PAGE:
Harpsichordist Christopher Lewis is working on a PhD as part of our ‘Making of the Modern Harpsichord’ project in collaboration with the National Trust. Here he tells us about the newest addition to our keyboard room – a magnificent revival instrument by John Feldberg – and how it fits into his research:
As the Early Music world continues to grow and move from strength to strength, what has especially pleased me is the growing resurgence of interest in the pioneers of the field. This also includes a growing enjoyment of the modern types of harpsichord that were so popular at origins of the early music revival. When the harpsichord virtually disappeared from the world sometime in the late 18th century, it was ‘superseded’ by the fortepiano and eventually the piano. When it did reappear it wasn’t until much later, at the start of the 20th century. When the harpsichord returned, for various reasons, it was decided that it needed to be improved and updated and instruments were built that varied widely from the instrument that Bach would have known and loved. Using modern materials, harpsichords with steel frames, leather plectra and complicated pedal mechanisms appeared on the market.
Notable harpsichordist Wanda Landowska especially relished these instruments, and the Pleyel harpsichord became her instrument of choice. For decades these instruments were largely the only kind available and as such inspired composers such as Ligeti, Poulenc, Martinů and Stravinsky to write music for them. Ironically as time went by and fashions changed these modern instruments became dinosaurs themselves, relegated to church basements and even firewood! What did happen though was the huge rise of copies of historical harpsichords (often with slight modern changes).
The problem was that so much of the modern music composed had been inspired by the modern harpsichord and simply didn’t work as well on a historic copy. For this reason I’m very glad that slowly and surely the modern harpsichord has returned a little, and is perhaps looked on a little more kindly that it was in say the 1980’s. For many people the sound of the modern harpsichord is something they grew up with and as such remembered very fondly.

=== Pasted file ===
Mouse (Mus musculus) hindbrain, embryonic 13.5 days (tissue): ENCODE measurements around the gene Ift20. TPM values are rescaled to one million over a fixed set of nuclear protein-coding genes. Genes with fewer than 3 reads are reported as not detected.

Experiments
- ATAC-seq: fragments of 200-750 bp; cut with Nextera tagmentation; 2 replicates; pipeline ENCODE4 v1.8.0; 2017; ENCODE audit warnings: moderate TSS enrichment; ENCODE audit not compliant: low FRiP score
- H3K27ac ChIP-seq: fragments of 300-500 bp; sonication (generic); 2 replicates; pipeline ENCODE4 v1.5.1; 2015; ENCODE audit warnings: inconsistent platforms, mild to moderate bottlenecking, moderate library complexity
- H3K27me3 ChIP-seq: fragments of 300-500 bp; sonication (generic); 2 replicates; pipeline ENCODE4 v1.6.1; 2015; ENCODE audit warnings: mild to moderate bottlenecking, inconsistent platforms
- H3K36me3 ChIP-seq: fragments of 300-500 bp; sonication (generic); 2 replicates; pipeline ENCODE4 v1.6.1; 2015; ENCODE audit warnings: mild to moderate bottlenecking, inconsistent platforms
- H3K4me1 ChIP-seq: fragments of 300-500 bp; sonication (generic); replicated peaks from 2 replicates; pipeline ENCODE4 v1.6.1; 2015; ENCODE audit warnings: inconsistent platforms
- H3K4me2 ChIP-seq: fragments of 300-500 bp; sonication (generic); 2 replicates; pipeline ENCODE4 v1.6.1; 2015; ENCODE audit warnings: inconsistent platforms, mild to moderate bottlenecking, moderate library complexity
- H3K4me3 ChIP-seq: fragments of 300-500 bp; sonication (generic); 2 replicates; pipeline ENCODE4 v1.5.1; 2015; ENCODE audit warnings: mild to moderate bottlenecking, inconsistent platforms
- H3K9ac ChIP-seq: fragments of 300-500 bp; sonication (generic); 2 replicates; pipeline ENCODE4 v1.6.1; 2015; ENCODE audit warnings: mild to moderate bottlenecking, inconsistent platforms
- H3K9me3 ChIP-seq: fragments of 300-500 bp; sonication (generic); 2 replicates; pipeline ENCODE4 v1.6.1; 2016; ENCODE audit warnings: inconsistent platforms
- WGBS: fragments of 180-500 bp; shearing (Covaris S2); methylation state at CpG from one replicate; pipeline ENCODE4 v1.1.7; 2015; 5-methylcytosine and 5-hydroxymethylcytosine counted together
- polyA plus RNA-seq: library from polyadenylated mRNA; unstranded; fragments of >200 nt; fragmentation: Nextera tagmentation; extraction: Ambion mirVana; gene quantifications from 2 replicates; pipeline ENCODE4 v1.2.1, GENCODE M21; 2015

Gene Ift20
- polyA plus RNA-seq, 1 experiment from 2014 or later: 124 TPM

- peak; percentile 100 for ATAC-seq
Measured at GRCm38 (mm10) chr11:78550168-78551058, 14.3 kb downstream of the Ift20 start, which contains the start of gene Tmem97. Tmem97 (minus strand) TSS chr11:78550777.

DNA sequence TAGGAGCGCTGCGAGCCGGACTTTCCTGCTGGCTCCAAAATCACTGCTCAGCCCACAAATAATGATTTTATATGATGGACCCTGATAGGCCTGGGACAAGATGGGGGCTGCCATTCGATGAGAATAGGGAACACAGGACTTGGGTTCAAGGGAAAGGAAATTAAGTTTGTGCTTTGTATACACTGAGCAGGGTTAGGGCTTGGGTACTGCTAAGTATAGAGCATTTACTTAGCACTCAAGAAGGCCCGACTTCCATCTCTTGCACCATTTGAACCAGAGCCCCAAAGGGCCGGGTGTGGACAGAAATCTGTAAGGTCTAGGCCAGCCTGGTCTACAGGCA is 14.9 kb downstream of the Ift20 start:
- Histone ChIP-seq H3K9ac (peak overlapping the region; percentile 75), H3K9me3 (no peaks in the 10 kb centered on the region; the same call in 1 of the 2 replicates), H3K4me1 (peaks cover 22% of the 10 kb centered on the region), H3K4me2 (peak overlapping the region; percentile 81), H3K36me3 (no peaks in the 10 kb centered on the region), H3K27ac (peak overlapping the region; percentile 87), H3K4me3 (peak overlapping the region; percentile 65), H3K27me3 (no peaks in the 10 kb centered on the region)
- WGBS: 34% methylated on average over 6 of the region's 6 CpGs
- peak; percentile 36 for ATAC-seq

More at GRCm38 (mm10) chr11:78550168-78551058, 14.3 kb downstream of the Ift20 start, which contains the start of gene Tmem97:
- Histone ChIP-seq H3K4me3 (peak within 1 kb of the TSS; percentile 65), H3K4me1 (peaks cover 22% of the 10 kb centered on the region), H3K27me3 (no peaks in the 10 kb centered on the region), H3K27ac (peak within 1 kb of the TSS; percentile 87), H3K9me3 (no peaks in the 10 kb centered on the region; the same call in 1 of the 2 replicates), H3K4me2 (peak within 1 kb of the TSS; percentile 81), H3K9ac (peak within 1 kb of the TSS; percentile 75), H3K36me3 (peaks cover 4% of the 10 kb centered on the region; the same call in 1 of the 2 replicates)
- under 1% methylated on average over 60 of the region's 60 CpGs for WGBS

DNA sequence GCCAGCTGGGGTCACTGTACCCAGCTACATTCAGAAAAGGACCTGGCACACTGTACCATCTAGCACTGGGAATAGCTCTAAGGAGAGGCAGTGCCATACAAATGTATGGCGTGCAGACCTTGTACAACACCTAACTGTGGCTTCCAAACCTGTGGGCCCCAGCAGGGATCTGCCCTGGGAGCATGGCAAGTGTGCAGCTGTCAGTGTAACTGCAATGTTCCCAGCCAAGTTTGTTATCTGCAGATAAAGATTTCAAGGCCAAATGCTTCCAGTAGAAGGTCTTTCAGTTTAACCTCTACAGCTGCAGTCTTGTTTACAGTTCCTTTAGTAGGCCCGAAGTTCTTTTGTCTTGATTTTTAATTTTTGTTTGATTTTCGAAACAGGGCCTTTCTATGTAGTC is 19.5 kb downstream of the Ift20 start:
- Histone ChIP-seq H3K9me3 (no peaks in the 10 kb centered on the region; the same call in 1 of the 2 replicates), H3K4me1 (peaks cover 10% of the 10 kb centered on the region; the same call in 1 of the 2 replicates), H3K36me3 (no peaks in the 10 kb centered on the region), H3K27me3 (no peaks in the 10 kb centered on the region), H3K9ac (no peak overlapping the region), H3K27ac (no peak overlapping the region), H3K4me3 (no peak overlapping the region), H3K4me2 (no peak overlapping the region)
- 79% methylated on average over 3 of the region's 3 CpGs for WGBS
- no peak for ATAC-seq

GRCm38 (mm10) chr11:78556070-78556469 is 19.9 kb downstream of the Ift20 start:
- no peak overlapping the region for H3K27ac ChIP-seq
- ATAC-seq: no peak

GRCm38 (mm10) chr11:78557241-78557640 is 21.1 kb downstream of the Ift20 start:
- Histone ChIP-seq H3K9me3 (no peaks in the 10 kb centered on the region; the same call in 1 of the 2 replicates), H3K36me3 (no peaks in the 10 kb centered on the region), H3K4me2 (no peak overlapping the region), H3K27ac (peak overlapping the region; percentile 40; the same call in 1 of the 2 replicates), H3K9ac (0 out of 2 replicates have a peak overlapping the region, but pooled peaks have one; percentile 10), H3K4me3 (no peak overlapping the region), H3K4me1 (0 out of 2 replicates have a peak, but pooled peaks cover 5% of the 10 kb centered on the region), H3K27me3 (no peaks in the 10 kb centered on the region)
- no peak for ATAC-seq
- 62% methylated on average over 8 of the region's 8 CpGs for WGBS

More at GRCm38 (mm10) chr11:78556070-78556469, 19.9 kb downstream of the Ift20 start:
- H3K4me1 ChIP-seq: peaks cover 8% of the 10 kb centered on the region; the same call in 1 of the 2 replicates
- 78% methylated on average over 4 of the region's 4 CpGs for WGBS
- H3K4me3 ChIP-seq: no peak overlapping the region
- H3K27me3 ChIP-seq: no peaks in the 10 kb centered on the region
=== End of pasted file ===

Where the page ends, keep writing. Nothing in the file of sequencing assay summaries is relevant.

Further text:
The University of Southampton has now received a very generous gift from two donors who have given us a wonderful John Feldberg harpsichord from the 1970’s, which has all the whistles and bells one would expect from a modern harpsichord. A generous five sets of strings allow for a much more varied colour to be produced from the instrument than many others could. The presence of the rich, deep 16′ set of strings, that Pleyel made so famous, is also found on this Feldberg.
Aside from being a very suitable instrument for modern music, even playing early music on an instrument like this takes us whirling back to the ‘Golden Age’ of the harpsichord revival, and reminds us of the work that harpsichordists such as Wanda Landowska, Rafael Puyana and Sylvia Marlowe did. I’m very happy that the University of Southampton has instrument like this, for my PhD project on the Making of the Modern Harpsichord. It is extremely useful to have a really fine instrument like this to use and demonstrate the music of this period, and to illustrate why music of this period works so well on a big, heavy piano-like modern harpsichord vs the more usual style of instrument.
When I graduated from the Conservatory of Music in San Francisco I released a CD, ‘Harpsichord Concertos’ with Naxos, with music by Philip Glass, John Rutter and Jean Françaix. For this recording, the possibility of using a modern instrument was strongly considered, but due to difficulties in securing an instrument of this type in New York City where we recorded, I opted for a historic copy. This worked very well, but I’m pleased to say I just returned from another recording trip, a solo recording this time, in California, where I completed an all French music CD on a newly refurbished Pleyel from 1939 (which was used in Concert by both Wanda Landowska, and believe it or not, Glen Gould!). I have secured funding for two further CD’s which will both also be likely solo Pleyel albums. I strive to continue ensuring they have a place in the concert hall and in the modern recording industry. Without these instruments and pioneers, I’m sure the early music world wouldn’t have taken off at the speed and style that it has done.
See Chris’s personal website for more on his projects and the modern revival harpsichord.